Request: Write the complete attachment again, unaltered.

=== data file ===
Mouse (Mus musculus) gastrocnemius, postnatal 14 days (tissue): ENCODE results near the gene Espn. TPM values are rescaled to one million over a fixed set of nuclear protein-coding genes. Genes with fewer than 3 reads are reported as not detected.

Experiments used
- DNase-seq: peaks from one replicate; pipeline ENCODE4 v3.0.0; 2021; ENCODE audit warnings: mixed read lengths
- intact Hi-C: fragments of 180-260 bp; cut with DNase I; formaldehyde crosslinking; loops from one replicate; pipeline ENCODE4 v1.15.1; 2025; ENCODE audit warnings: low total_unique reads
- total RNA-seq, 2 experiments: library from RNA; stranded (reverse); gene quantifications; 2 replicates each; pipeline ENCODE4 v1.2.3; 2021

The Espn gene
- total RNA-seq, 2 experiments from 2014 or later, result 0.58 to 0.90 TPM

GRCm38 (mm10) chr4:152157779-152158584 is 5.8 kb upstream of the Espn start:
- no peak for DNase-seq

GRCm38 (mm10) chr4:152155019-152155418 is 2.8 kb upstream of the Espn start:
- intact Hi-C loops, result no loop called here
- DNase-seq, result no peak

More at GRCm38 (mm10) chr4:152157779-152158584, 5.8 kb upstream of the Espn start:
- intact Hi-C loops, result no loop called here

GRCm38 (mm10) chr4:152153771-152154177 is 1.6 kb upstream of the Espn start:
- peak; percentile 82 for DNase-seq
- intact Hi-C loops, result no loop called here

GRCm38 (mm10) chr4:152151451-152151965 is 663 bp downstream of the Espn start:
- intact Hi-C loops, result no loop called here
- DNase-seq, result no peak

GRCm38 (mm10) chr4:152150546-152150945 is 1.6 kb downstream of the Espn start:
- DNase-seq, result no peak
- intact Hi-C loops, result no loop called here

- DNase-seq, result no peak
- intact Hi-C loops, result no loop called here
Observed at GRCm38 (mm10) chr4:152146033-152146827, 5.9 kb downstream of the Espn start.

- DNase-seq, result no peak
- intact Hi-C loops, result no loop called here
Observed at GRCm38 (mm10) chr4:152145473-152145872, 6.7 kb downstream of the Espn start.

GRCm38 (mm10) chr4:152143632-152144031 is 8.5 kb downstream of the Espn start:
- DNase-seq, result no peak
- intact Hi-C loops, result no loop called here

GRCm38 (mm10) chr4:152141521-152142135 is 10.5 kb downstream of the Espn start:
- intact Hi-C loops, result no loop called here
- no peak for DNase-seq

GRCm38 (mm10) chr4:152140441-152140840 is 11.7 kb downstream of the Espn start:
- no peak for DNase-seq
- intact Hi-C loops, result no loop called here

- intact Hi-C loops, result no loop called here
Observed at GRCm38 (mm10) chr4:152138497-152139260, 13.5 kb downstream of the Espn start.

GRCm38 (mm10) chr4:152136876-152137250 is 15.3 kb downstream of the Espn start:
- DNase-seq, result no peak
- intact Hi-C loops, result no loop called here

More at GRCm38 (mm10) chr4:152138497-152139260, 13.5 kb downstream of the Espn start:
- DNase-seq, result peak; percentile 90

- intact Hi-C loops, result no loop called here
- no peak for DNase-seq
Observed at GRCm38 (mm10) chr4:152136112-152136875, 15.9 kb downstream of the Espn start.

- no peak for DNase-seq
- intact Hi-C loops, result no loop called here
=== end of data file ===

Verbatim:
Mouse (Mus musculus) gastrocnemius, postnatal 14 days (tissue): ENCODE results near the gene Espn. TPM values are rescaled to one million over a fixed set of nuclear protein-coding genes. Genes with fewer than 3 reads are reported as not detected.

Experiments used
- DNase-seq: peaks from one replicate; pipeline ENCODE4 v3.0.0; 2021; ENCODE audit warnings: mixed read lengths
- intact Hi-C: fragments of 180-260 bp; cut with DNase I; formaldehyde crosslinking; loops from one replicate; pipeline ENCODE4 v1.15.1; 2025; ENCODE audit warnings: low total_unique reads
- total RNA-seq, 2 experiments: library from RNA; stranded (reverse); gene quantifications; 2 replicates each; pipeline ENCODE4 v1.2.3; 2021

The Espn gene
- total RNA-seq, 2 experiments from 2014 or later, result 0.58 to 0.90 TPM

GRCm38 (mm10) chr4:152157779-152158584 is 5.8 kb upstream of the Espn start:
- no peak for DNase-seq

GRCm38 (mm10) chr4:152155019-152155418 is 2.8 kb upstream of the Espn start:
- intact Hi-C loops, result no loop called here
- DNase-seq, result no peak

More at GRCm38 (mm10) chr4:152157779-152158584, 5.8 kb upstream of the Espn start:
- intact Hi-C loops, result no loop called here

GRCm38 (mm10) chr4:152153771-152154177 is 1.6 kb upstream of the Espn start:
- peak; percentile 82 for DNase-seq
- intact Hi-C loops, result no loop called here

GRCm38 (mm10) chr4:152151451-152151965 is 663 bp downstream of the Espn start:
- intact Hi-C loops, result no loop called here
- DNase-seq, result no peak

GRCm38 (mm10) chr4:152150546-152150945 is 1.6 kb downstream of the Espn start:
- DNase-seq, result no peak
- intact Hi-C loops, result no loop called here

- DNase-seq, result no peak
- intact Hi-C loops, result no loop called here
Observed at GRCm38 (mm10) chr4:152146033-152146827, 5.9 kb downstream of the Espn start.

- DNase-seq, result no peak
- intact Hi-C loops, result no loop called here
Observed at GRCm38 (mm10) chr4:152145473-152145872, 6.7 kb downstream of the Espn start.

GRCm38 (mm10) chr4:152143632-152144031 is 8.5 kb downstream of the Espn start:
- DNase-seq, result no peak
- intact Hi-C loops, result no loop called here

GRCm38 (mm10) chr4:152141521-152142135 is 10.5 kb downstream of the Espn start:
- intact Hi-C loops, result no loop called here
- no peak for DNase-seq

GRCm38 (mm10) chr4:152140441-152140840 is 11.7 kb downstream of the Espn start:
- no peak for DNase-seq
- intact Hi-C loops, result no loop called here

- intact Hi-C loops, result no loop called here
Observed at GRCm38 (mm10) chr4:152138497-152139260, 13.5 kb downstream of the Espn start.

GRCm38 (mm10) chr4:152136876-152137250 is 15.3 kb downstream of the Espn start:
- DNase-seq, result no peak
- intact Hi-C loops, result no loop called here

More at GRCm38 (mm10) chr4:152138497-152139260, 13.5 kb downstream of the Espn start:
- DNase-seq, result peak; percentile 90

- intact Hi-C loops, result no loop called here
- no peak for DNase-seq
Observed at GRCm38 (mm10) chr4:152136112-152136875, 15.9 kb downstream of the Espn start.

- no peak for DNase-seq
- intact Hi-C loops, result no loop called here